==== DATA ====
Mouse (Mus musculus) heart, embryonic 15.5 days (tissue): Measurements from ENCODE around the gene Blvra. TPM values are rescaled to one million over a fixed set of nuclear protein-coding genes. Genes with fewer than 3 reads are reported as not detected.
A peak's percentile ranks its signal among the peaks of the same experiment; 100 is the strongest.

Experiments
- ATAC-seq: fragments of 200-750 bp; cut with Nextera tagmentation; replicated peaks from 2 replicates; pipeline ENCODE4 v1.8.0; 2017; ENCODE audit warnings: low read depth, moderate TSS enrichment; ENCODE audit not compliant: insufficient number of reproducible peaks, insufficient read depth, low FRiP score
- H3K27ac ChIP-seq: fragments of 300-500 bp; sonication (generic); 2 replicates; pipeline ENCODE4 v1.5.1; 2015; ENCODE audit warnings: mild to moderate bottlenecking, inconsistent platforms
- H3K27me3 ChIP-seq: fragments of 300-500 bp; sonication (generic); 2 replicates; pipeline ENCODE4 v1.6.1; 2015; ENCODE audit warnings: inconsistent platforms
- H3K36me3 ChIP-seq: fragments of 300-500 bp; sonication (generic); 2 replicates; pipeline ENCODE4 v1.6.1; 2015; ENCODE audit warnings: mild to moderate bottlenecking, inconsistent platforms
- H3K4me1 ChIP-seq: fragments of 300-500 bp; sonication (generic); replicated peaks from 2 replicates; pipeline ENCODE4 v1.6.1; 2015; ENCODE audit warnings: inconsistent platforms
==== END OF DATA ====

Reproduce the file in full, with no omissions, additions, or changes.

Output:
Mouse (Mus musculus) heart, embryonic 15.5 days (tissue): Measurements from ENCODE around the gene Blvra. TPM values are rescaled to one million over a fixed set of nuclear protein-coding genes. Genes with fewer than 3 reads are reported as not detected.
A peak's percentile ranks its signal among the peaks of the same experiment; 100 is the strongest.

Experiments
- ATAC-seq: fragments of 200-750 bp; cut with Nextera tagmentation; replicated peaks from 2 replicates; pipeline ENCODE4 v1.8.0; 2017; ENCODE audit warnings: low read depth, moderate TSS enrichment; ENCODE audit not compliant: insufficient number of reproducible peaks, insufficient read depth, low FRiP score
- H3K27ac ChIP-seq: fragments of 300-500 bp; sonication (generic); 2 replicates; pipeline ENCODE4 v1.5.1; 2015; ENCODE audit warnings: mild to moderate bottlenecking, inconsistent platforms
- H3K27me3 ChIP-seq: fragments of 300-500 bp; sonication (generic); 2 replicates; pipeline ENCODE4 v1.6.1; 2015; ENCODE audit warnings: inconsistent platforms
- H3K36me3 ChIP-seq: fragments of 300-500 bp; sonication (generic); 2 replicates; pipeline ENCODE4 v1.6.1; 2015; ENCODE audit warnings: mild to moderate bottlenecking, inconsistent platforms
- H3K4me1 ChIP-seq: fragments of 300-500 bp; sonication (generic); replicated peaks from 2 replicates; pipeline ENCODE4 v1.6.1; 2015; ENCODE audit warnings: inconsistent platforms